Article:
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Students at Dallastown Area High School have had the same eight-period day since the school came into existence, but the schedule is likely to change with a new "trimester” plan in the works for the 2016-17 year.

In 2014, a planning committee of parents, students, community leaders and educators was formed, and it later determined the current schedule isn't the most effective, school officials said.

Because there are a lot of “moving parts” to the plan, it'll take time to put it into place, said Assistant Superintendent Joshua Doll. Currently, all students in grades 8-11 would be affected by the change.

The current system is a two-semester school year, with each 90-day half representing one instructional semester, Doll said. At the end of the first semester, students get mid-term grades for full-year classes, and final grades for semester classes. Then they start the second semester in the eight-period day.

The trimester formula would divide the year into three parts, with students taking fewer courses at one time, he said. Each semester goes for 60 days, and students receive final grades three times each year: mid-December, mid-March and early June. There would be no mid-term exams.

Under the trimester plan being considered, classes would be longer, shifting from 42 minutes to 68 minutes. At the end of each day will be a “Wildcat” period for enrichment, remediation, meetings, extra rehearsals or other pursuits.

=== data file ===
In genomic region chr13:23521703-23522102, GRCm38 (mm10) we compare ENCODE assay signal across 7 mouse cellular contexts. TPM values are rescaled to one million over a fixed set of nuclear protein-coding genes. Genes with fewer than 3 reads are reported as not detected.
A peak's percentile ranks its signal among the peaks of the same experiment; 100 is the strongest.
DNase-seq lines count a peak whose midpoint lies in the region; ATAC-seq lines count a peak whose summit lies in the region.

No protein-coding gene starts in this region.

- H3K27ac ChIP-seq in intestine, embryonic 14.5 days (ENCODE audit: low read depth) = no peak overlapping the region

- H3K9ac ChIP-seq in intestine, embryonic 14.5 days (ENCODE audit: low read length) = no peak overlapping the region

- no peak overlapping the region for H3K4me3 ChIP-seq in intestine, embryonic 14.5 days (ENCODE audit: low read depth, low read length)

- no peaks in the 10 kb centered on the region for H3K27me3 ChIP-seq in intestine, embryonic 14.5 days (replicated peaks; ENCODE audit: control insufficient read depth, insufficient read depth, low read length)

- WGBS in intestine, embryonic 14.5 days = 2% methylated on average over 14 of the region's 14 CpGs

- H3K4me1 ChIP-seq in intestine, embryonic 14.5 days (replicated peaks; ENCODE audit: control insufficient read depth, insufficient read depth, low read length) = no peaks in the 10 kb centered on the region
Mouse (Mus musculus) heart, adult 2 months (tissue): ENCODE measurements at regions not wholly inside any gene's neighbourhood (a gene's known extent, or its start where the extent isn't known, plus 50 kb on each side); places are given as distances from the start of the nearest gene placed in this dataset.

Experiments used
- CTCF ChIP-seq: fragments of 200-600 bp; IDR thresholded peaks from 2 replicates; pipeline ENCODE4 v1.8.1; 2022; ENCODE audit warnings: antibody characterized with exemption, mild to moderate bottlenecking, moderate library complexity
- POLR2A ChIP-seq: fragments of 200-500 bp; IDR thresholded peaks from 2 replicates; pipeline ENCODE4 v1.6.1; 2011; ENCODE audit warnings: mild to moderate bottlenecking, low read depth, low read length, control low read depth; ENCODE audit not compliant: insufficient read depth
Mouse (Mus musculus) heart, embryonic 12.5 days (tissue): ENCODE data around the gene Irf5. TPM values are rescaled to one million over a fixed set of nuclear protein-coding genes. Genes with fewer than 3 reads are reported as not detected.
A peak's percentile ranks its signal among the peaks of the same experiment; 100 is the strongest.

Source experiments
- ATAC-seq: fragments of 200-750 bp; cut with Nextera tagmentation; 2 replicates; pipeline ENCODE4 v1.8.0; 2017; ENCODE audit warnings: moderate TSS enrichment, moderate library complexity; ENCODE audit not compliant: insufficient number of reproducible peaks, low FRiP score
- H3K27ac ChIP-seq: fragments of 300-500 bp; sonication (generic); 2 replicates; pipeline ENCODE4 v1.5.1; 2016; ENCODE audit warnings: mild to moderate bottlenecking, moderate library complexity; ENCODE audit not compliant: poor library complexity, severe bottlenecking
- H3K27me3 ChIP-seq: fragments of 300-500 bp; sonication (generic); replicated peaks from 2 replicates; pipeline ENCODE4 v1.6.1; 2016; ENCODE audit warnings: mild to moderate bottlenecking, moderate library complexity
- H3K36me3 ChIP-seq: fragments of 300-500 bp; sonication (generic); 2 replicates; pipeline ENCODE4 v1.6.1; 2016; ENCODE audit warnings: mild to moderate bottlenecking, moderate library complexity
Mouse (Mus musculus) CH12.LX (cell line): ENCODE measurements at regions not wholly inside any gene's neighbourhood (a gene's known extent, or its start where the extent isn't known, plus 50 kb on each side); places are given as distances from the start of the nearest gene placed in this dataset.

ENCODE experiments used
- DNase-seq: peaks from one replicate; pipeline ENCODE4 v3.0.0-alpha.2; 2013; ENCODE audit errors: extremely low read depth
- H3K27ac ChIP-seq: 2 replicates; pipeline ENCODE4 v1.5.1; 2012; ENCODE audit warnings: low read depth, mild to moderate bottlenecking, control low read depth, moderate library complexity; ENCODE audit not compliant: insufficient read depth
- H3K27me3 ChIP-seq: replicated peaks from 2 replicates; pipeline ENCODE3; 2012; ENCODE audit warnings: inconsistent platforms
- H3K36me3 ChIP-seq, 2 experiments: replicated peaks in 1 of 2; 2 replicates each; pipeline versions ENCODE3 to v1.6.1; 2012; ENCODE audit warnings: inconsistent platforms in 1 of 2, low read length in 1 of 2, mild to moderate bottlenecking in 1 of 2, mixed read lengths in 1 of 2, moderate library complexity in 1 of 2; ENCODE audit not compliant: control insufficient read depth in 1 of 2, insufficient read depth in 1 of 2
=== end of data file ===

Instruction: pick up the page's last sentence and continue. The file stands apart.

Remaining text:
All band, choir and orchestra courses would run for all three trimesters. Students could still earn up to six credits for their music courses.

Students could apply for one study hall per trimester.

Some of the benefits, according to principal Kevin Duckworth, include the opportunity for an increased depth of study, the potential for higher quality work, being able to put more focus on fewer courses, and a larger variety of courses.

According to data from other participating school districts nationwide, proper implementation has shown that the school climate and culture improves.

Teachers have smaller student loads each term and can give students more one-on-one attention, school officials said.

With that improvement, teachers could have an increased ability to provide feedback on assessments in a timely manner, and can actually focus more on the lessened courses.

With fewer subjects for students to focus on, they can approach each course with more time and attention. Students can then fit additional electives into their schedules if they choose.

Duckworth said the trimester schedule provides expanded secondary course opportunities, such as more comprehensive Physics, Finance Management and Health, and Mythology.

According to an internal report, 95 percent of district teachers support the schedule.

There are some drawbacks to the proposed change as well.

Under the plan being considered, students will most likely change teachers between trimesters of the same course. The instructional pace may be quicker in some courses, and student scheduling will be more challenging and intense. Class sizes will be about the same as current semester schedule.

No school board vote has been scheduled for the change, but the board is expected to discuss it at upcoming meetings.

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